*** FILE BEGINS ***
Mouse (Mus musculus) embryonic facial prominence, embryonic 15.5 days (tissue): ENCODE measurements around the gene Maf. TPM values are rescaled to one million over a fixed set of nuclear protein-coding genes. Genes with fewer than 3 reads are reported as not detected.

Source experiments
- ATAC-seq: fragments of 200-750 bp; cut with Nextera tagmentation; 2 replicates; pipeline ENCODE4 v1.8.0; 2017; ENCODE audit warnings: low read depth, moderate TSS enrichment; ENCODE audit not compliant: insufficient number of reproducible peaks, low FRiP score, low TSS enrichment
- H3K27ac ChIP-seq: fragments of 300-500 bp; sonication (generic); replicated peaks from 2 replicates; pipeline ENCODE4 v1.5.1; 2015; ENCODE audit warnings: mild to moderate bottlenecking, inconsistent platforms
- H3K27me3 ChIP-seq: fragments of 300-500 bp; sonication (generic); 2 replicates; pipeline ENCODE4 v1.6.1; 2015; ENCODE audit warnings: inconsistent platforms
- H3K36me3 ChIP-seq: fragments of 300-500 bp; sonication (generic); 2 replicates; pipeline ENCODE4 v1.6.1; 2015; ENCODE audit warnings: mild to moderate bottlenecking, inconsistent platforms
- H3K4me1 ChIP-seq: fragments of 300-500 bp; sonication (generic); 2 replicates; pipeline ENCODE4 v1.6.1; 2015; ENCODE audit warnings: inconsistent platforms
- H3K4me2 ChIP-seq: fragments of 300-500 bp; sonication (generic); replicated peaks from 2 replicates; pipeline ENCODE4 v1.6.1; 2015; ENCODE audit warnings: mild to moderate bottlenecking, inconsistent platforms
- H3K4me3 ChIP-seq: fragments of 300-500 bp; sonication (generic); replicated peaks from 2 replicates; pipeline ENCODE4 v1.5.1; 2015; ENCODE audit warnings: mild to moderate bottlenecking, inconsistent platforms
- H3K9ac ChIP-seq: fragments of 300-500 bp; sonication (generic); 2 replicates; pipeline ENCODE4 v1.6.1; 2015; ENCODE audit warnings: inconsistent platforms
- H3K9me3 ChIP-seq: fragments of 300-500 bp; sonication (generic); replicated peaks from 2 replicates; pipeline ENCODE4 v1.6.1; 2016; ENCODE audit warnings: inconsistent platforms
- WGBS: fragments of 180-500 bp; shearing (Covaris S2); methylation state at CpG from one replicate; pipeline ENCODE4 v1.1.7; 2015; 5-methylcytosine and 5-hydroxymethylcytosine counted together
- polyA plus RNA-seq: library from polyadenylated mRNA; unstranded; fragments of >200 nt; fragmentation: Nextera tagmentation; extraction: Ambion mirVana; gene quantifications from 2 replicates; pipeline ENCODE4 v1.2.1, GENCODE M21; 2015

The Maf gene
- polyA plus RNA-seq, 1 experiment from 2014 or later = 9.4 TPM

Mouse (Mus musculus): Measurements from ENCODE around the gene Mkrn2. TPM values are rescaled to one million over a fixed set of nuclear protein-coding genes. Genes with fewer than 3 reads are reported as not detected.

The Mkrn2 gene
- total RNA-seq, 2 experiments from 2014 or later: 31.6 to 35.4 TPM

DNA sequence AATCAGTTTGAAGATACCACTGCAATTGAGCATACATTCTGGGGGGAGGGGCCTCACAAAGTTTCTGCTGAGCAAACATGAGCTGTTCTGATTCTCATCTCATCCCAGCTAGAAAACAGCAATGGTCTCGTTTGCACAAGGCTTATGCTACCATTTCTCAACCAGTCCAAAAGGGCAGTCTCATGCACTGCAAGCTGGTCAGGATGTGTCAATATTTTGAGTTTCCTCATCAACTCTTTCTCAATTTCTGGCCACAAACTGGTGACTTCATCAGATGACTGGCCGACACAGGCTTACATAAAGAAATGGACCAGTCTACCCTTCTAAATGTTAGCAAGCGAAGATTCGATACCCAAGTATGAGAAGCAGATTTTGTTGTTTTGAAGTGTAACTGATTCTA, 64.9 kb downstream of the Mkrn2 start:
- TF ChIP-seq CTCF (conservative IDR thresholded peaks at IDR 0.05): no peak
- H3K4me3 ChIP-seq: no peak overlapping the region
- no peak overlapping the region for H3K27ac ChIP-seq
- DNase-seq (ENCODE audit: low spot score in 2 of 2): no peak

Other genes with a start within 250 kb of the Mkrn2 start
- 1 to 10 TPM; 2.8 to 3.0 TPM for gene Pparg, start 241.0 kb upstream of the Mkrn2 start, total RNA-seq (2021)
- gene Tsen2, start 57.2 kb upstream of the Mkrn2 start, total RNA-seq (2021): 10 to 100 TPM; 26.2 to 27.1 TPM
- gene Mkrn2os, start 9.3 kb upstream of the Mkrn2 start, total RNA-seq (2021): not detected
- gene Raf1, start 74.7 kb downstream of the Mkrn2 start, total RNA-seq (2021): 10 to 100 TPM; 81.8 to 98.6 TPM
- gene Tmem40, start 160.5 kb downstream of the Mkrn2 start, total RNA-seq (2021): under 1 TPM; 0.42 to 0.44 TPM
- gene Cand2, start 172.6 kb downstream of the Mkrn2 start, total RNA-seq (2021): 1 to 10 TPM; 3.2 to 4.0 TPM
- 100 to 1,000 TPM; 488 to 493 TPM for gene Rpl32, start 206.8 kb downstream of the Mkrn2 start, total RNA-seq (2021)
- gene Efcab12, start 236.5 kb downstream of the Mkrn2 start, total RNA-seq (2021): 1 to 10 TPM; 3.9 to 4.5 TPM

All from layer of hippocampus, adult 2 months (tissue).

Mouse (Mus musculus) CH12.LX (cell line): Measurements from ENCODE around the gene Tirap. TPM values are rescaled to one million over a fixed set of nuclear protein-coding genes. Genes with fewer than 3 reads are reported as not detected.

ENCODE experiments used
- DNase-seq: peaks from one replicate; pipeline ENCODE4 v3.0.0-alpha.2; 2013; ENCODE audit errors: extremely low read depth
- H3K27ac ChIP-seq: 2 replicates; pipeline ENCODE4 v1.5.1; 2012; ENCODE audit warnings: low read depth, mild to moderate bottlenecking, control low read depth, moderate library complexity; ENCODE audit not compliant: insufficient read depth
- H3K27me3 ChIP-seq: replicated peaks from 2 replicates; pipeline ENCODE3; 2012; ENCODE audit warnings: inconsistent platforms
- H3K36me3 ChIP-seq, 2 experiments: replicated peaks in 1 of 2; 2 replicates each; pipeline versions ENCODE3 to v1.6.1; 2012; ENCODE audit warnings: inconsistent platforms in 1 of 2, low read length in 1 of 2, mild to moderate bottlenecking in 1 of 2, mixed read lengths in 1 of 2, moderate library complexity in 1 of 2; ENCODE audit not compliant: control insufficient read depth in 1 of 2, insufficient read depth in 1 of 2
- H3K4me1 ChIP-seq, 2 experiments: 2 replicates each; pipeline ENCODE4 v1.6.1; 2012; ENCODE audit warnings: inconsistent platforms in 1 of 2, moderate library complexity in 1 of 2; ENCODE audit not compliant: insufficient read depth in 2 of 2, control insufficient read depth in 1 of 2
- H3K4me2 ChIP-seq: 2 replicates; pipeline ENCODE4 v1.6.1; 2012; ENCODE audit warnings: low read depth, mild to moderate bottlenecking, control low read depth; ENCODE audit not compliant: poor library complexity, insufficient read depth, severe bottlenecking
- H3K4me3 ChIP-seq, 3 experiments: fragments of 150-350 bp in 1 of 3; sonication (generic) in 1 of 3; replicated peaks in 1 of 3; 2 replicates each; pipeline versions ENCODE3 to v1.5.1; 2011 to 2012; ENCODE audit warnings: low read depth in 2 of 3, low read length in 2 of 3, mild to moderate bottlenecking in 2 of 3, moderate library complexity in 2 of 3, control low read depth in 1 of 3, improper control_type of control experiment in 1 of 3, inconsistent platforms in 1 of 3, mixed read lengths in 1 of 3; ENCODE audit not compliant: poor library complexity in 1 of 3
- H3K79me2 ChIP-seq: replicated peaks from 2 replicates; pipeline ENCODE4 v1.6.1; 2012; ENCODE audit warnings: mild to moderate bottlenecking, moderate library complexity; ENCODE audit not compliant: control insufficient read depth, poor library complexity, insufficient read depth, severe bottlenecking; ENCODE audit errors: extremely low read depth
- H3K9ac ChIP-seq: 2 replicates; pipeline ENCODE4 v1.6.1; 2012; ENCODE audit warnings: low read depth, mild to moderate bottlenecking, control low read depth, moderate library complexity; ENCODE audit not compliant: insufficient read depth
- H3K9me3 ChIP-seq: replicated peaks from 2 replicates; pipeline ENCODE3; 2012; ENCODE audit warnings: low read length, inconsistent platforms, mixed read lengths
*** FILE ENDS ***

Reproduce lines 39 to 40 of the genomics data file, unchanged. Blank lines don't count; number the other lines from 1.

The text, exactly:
- H3K36me3 ChIP-seq, 2 experiments: replicated peaks in 1 of 2; 2 replicates each; pipeline versions ENCODE3 to v1.6.1; 2012; ENCODE audit warnings: inconsistent platforms in 1 of 2, low read length in 1 of 2, mild to moderate bottlenecking in 1 of 2, mixed read lengths in 1 of 2, moderate library complexity in 1 of 2; ENCODE audit not compliant: control insufficient read depth in 1 of 2, insufficient read depth in 1 of 2
- H3K4me1 ChIP-seq, 2 experiments: 2 replicates each; pipeline ENCODE4 v1.6.1; 2012; ENCODE audit warnings: inconsistent platforms in 1 of 2, moderate library complexity in 1 of 2; ENCODE audit not compliant: insufficient read depth in 2 of 2, control insufficient read depth in 1 of 2